# Simulate Rule 110

Rule 110 is a cellular automaton with some interesting properties. Your goal is to simulate a rule 110 in as few characters as possible.

For those who don't know, rule 110 is simulated line by line in a grid. Each square in a line of the grid looks at the squares above, above-left and above-right to determine what cell it should be.

current pattern  111 110 101 100 011 010 001 000
new cell          0   1   1   0   1   1   1   0


Input: numbers from 0 to 39 representing top row nth input square, in any reasonable format (comma-separated string, list, function arguments). To accommodate 1-indexed languages, numbers may also be 1-indexed and so range from 1 to 40.

Example input:

38,39


Output: A 40 x 40 grid representing the automata running including the first row. You should leave 0 as blank and 1 as any visible printing character. Trailing spaces are allowed, as long as the actual grid can reasonably be distinguished. The bottom of the grid may have a newline but there should not be blank lines between grid lines.

Example output:

                                  XX
XXX
XX X
XXXXX
XX   X
XXX  XX
XX X XXX
XXXXXXX X
XX     XXX
XXX    XX X
XX X   XXXXX
XXXXX  XX   X
XX   X XXX  XX
XXX  XXXX X XXX


etc.

Note: A similar question about 1D cellular automata has already been asked, but I hope that, by using only one rule, shorter answers can be written.

• Do the patterns wrap around (i.e. does the left-most cell check the right-most cell in the line above it)? – Ventero Jul 14 '14 at 7:15
• If it's singular, then it's a cellular automaton. – ClickRick Jul 14 '14 at 9:14
• The answers may be fractionally shorter than Simulate any 1D cellular automaton because the rule is hard-coded rather than having to be parsed from the input, but other than that the answers are going to be the same. If it were a different rule then there would be potential for savings, but how on Earth would special-casing a Turing-powerful rule save anything over a general implementation? – Peter Taylor Jul 14 '14 at 12:57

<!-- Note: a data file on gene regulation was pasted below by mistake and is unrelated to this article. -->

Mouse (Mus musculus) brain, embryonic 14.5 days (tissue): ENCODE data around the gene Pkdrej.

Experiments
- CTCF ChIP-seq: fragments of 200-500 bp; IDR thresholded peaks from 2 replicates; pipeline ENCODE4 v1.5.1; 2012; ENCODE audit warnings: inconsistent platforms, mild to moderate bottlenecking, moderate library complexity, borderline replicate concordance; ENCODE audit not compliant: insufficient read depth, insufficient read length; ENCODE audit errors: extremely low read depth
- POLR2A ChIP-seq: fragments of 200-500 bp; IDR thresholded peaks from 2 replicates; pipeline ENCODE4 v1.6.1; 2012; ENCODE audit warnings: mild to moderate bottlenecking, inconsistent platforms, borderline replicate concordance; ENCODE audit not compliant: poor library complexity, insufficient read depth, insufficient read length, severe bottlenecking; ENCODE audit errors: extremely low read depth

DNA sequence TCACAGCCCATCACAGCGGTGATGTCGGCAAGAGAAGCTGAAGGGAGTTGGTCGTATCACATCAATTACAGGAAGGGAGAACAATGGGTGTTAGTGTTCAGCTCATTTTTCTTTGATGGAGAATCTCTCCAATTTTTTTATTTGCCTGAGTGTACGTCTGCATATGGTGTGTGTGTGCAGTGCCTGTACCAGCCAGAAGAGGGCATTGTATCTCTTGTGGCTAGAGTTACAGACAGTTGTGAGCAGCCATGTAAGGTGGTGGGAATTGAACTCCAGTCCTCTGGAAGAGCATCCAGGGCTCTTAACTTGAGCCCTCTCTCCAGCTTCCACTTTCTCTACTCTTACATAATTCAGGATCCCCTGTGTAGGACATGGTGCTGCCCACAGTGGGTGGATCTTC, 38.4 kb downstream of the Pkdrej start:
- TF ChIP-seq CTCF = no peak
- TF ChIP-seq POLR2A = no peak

• @Ventero They do not in this version. – qwr Jul 14 '14 at 22:17
• @BMO this is an old question, but since nowadays consensus is to allow flexible input formats, I'll modify the question to allow it – qwr Dec 5 '18 at 20:46

# CJam - 47

S40*l',/{i'!t}/{N40,S3$S++f{>3<2b137Yb='!^}}39*  It uses ! for "1" cells. Try it at http://cjam.aditsu.net/ Explanation: S40* makes a string (array) of 40 spaces l',/ reads a line and splits by comma {…}/ executes the block for each item (the numbers in string form) - i'!t converts the number to integer and sets the item at that position in the previous string (initially 40 spaces) to '!' At this point we have obtained the first line. {…}39* executes the block 39 times - N adds a newline - 40, makes the array [0 1 … 39] - S3$S++ copies the previous line (position 3 on the stack) and pads it with a space on each side
- f{…} executes the block for {each number from 0 to 39} and {the padded line}
-- >3< takes a slice of 3 items from the padded line starting at the current number
-- 2b converts from base 2; the items we sliced are not base-2 digits, but characters get converted to their ASCII values and ' ' mod 8 is 0 and '!' mod 8 is 1
-- 137Yb converts 137 to base 2 (Y = 2), obtaining [1 0 0 0 1 0 0 1], which is 110 reversed and negated (on 8 bits)
-- ='!^ gets the corresponding base-2 digit (the array wraps around so the index is taken mod 8) and xor's it with the '!' character, resulting in '!' for 0 and ' ' for 1

## Ruby, 113 characters

c=[0]*41
eval"[#{gets}].map{|i|c[i]=1}"+'
c=(0..39).map{|x|putc" X"[u=c[x]]
110[4*c[x-1]+2*u+c[x+1]]}<<0;puts'*40


Takes input on stdin. To use a different rule, simply replace the 110 in the last line with whatever rule you want to try.

Example: